Articles & Case Studies

Seba KMT UK say listen first, dig later


Posted: Friday 23rd March 2007

Technology is one way to help manage leaks, but it is not what you do, it is the way that you use it that makes the real difference. Mike Napper of Seba KMT explains.

Leaks are something of a way of life for water companies. Unwanted, disliked and far too frequent they are part and parcel of the management and maintenance of ageing water mains networks. Life would be easier if the leaks could be detected more easily. But this is easier said than done. With something like two-thirds of leaks not reaching the surface and the industry and its supply chain struggling to determine the best way to locate leaks, water companies and contractors are obliged to manage the best they can with the current tools and systems.

The knock on effect of this is more holes in the UK’s roads. Better application of more accurate location systems will in turn make site assessment easier, which can also have a positive impact on the wider use of no-dig techniques. This will speed up the repair and renewal process for the water companies and maintain better relations with the highways authorities.

Certain situations highlight the difficulties water companies face. A team from Seven Trent were trying to locate the specific location of a leak from an eight inch cast iron main that ran beneath the A45 Coventry by-pass. They had tried to locate the pipe itself using cable avoidance tools in a passive mode, but this gave the wrong position. They knew the approximate location, but had to be accurate as making an exploratory excavation required closing the nearside lane of the dual carriageway. Matt Clarke, a product specialist with Seba KMT, explains what happened next.

“We work in a framework with STW, helping each other develop systems and testing some of our products. They asked me to try and locate this leak to avoid digging any dry-holes. Having agreed with the team that the leak was not where they thought it was we used a tri-frequency locator and we quickly identified not just the location but also the depth of the water main. It was about four metres away from the planned exploratory excavation.”

The senior STW team assessed the findings and then using a digital correlator, the leak itself was pinpointed – six metres away from the planned hole. So, work commenced in the outside lane and two blow holes were found and two metres of pipe replaced.

Seba KMT, like other suppliers, works closely with water companies. It is important to be able to demonstrate the technology and the techniques in real world situations so that the customers can see the benefits for themselves and have real proof the kit does what it says on the tin.

“Working closely with Seba KMT gave the STW team access to our support and advice as well as the chance to see the latest and most appropriate equipment in action,” explains Matt Clarke. “In this case an unnecessary excavation was avoided, which saved a lot of money and made the site assessment itself by the senior team a lot simpler and also helped to speed up the repair process.”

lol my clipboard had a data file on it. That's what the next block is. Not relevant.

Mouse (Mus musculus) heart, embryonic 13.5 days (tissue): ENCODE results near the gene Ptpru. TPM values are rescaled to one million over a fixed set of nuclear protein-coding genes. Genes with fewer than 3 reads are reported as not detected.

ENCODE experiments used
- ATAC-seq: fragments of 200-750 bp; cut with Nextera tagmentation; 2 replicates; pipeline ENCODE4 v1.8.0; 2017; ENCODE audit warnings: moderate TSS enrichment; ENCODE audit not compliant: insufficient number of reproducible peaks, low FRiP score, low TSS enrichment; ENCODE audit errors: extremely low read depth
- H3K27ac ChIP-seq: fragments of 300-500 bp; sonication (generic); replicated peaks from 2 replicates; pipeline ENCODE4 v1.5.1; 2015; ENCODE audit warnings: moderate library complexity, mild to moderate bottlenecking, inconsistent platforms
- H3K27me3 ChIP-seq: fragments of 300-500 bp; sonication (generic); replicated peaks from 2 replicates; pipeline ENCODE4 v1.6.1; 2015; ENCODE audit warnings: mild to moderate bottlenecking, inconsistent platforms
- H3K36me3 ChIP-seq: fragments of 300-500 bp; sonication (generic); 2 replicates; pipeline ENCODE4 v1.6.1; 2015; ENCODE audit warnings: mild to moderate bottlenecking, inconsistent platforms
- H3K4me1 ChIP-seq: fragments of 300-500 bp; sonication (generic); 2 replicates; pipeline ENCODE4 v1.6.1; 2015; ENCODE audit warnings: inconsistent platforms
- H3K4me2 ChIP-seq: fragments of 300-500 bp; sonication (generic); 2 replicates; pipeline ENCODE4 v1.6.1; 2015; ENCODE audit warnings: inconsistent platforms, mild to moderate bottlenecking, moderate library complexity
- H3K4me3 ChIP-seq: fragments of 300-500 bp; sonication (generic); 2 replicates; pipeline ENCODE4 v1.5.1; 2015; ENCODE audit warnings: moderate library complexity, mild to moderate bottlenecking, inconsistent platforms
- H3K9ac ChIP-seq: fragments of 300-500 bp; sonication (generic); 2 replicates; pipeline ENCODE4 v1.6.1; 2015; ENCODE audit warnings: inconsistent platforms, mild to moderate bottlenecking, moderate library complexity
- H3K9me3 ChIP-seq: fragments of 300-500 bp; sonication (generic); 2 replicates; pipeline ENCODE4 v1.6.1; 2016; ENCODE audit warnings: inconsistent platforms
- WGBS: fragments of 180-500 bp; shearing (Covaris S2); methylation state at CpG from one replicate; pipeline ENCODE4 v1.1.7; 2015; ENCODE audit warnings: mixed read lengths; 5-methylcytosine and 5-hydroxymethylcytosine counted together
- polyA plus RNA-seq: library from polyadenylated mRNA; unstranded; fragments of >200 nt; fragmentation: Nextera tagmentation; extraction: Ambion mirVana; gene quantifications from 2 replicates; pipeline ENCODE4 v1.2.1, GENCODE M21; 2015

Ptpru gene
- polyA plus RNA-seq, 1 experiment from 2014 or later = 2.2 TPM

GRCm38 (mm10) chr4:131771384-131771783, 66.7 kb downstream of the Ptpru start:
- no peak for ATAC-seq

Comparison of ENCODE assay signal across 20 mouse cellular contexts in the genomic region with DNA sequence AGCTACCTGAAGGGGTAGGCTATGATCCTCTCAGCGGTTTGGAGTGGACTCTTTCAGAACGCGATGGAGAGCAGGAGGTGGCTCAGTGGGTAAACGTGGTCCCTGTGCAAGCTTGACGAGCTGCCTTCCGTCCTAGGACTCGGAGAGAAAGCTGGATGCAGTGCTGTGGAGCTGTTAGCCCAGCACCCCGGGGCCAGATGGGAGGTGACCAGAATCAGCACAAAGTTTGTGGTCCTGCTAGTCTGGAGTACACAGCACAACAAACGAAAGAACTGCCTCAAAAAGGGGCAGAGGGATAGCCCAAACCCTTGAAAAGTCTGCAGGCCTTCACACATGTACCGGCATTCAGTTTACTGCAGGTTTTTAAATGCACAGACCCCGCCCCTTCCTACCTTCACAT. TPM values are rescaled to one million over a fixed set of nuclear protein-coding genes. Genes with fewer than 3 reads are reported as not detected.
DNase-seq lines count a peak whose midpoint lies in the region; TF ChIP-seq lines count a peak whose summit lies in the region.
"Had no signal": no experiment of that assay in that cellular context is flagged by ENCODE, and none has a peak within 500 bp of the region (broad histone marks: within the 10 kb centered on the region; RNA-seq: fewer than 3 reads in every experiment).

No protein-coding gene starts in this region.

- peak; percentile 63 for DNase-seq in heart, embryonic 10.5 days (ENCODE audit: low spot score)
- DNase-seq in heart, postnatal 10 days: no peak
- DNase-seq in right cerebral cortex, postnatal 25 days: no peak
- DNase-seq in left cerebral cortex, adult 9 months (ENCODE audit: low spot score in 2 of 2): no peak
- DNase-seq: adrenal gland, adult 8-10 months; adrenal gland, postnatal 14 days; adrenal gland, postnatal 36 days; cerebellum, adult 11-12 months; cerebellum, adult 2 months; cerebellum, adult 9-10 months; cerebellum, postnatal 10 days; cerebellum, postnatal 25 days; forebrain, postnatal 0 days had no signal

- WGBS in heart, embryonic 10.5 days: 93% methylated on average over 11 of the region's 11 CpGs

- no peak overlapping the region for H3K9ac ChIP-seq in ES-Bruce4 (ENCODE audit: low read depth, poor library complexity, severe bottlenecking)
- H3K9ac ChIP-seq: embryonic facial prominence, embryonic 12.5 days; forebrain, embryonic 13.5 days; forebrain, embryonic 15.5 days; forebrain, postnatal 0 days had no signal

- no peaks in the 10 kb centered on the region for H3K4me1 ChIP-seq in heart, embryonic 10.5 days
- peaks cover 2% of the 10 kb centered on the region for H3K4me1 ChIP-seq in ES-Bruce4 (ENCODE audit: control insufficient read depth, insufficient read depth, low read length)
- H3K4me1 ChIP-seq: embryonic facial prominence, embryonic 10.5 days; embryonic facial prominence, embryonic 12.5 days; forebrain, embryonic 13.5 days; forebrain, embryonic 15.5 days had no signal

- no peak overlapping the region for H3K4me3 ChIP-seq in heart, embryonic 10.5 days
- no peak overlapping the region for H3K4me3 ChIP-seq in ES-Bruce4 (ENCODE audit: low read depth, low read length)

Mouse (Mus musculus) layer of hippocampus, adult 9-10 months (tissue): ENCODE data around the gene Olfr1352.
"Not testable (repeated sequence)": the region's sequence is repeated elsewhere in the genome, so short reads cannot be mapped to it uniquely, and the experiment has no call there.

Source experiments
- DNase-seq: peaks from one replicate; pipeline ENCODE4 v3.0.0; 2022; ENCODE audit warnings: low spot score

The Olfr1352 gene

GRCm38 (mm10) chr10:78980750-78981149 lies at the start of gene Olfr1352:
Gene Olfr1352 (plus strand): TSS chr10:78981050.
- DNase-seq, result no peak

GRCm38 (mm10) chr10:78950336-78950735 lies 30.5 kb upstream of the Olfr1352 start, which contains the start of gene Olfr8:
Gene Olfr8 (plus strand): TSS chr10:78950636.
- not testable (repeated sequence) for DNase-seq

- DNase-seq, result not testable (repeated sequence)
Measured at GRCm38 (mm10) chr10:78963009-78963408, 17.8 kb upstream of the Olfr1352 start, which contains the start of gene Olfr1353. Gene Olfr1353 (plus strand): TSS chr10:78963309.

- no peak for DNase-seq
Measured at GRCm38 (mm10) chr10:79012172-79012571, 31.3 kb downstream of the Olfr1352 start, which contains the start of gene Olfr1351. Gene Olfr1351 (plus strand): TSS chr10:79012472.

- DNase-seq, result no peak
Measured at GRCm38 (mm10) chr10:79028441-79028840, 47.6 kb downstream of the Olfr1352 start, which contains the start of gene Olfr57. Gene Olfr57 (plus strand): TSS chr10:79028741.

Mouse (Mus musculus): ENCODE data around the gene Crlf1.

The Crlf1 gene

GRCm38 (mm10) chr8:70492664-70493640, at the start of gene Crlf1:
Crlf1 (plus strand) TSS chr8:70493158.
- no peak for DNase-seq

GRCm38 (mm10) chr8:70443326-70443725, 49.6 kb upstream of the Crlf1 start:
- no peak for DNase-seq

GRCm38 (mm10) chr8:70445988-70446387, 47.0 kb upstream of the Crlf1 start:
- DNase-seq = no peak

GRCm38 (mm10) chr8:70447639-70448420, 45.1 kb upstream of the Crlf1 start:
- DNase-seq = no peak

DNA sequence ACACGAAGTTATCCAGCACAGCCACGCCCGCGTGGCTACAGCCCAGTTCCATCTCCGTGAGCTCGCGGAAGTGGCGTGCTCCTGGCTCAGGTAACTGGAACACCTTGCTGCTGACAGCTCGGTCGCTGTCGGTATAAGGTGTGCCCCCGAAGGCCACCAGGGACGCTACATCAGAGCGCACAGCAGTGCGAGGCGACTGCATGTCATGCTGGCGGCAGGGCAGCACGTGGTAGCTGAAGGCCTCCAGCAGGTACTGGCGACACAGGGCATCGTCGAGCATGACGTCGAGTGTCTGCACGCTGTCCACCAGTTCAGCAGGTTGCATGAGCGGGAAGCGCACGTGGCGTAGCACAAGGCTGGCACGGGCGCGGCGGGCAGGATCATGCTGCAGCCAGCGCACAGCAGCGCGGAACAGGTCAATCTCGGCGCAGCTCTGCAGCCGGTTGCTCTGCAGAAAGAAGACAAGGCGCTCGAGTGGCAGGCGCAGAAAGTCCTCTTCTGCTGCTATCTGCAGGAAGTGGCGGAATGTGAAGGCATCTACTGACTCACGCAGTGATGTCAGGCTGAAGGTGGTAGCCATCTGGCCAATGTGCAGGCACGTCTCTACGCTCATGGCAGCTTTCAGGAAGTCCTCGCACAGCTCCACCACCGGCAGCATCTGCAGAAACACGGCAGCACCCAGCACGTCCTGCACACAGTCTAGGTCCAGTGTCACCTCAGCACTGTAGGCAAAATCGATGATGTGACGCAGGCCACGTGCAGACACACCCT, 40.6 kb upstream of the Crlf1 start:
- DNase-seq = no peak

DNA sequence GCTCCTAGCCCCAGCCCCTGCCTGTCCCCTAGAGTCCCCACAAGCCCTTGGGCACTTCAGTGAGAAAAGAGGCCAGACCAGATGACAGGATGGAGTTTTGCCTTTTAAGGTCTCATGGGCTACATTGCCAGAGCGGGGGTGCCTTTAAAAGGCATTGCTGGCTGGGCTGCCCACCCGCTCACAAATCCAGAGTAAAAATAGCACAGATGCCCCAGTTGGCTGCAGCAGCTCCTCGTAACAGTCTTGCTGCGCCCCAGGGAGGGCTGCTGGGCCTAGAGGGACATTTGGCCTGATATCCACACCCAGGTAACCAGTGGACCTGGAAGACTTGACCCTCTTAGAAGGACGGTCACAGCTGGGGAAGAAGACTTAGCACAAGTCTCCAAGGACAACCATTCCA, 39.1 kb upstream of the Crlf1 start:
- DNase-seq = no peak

Using a combination of detection equipment is the best solution – it is always best to double check the findings. For example, at the A45 using a cable avoidance tools was not adequate for the precise location of the specific service. It is important to understand the propagation of sound frequencies within a water network and the effect of different materials upon this. This gives the best chance of removing unwanted sounds detected by leak location equipment.

Engineers might use listening sticks – essentially an ash, beech or steel rod with an ear “cup” – to identify a leak, just by listening for the sound of water. Less experienced employees might use an electronic listening stick. Severn Trent use noise loggers supplied by Seba KMT. This is a device that listens for the amplitude and frequency, or the tone, of noise coming from a leak. It gives their team accurate readings to help avoid unnecessary digging.

The STW team will use a combination of logger, correlator and cable avoidance tools to pinpoint the leak. After all, nobody, including the public and the local authorities that grant access to the water companies and contractors, like to see needless dry-holes in the highway. Knowing exactly where the leak is speeds up the site assessment process allowing the team to make a decision about the best way to rehabilitate the pipe. So, if the technical kit is applied correctly, using a combination of detection equipment such as correlators, cable avoidance tools and loggers, the rate that leaks can be located should improve and the overall performance of contractors and utilities can be enhanced.

Seba KMT UK is demonstrating the new Correlux P-200 correlator and Easyloc as well as its other products at stand N90 at IWEX, as part of Sustainability Live at the NEC, 1-3 May, 2007 and then also at SED, 22-24 May on stand 52 in the Pavilion at SED.

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